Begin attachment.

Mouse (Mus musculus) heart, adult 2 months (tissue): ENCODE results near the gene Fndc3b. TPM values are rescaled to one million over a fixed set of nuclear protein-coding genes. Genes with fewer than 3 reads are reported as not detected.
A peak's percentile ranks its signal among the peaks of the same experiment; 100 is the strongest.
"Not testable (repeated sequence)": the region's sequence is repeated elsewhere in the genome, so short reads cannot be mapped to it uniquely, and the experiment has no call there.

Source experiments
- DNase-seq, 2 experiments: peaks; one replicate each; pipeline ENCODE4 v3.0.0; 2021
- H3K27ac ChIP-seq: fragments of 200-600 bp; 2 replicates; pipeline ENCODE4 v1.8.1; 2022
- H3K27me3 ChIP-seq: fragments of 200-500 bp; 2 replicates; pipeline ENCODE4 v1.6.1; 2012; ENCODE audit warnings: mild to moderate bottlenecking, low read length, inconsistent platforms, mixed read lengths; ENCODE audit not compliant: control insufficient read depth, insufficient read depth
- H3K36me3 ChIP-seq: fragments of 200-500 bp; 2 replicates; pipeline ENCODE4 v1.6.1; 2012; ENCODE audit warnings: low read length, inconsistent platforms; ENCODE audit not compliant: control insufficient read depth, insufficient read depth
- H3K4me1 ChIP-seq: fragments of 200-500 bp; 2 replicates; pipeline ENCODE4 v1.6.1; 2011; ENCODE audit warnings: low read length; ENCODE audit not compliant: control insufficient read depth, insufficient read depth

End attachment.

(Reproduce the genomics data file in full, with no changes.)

Mouse (Mus musculus) heart, adult 2 months (tissue): ENCODE results near the gene Fndc3b. TPM values are rescaled to one million over a fixed set of nuclear protein-coding genes. Genes with fewer than 3 reads are reported as not detected.
A peak's percentile ranks its signal among the peaks of the same experiment; 100 is the strongest.
"Not testable (repeated sequence)": the region's sequence is repeated elsewhere in the genome, so short reads cannot be mapped to it uniquely, and the experiment has no call there.

Source experiments
- DNase-seq, 2 experiments: peaks; one replicate each; pipeline ENCODE4 v3.0.0; 2021
- H3K27ac ChIP-seq: fragments of 200-600 bp; 2 replicates; pipeline ENCODE4 v1.8.1; 2022
- H3K27me3 ChIP-seq: fragments of 200-500 bp; 2 replicates; pipeline ENCODE4 v1.6.1; 2012; ENCODE audit warnings: mild to moderate bottlenecking, low read length, inconsistent platforms, mixed read lengths; ENCODE audit not compliant: control insufficient read depth, insufficient read depth
- H3K36me3 ChIP-seq: fragments of 200-500 bp; 2 replicates; pipeline ENCODE4 v1.6.1; 2012; ENCODE audit warnings: low read length, inconsistent platforms; ENCODE audit not compliant: control insufficient read depth, insufficient read depth
- H3K4me1 ChIP-seq: fragments of 200-500 bp; 2 replicates; pipeline ENCODE4 v1.6.1; 2011; ENCODE audit warnings: low read length; ENCODE audit not compliant: control insufficient read depth, insufficient read depth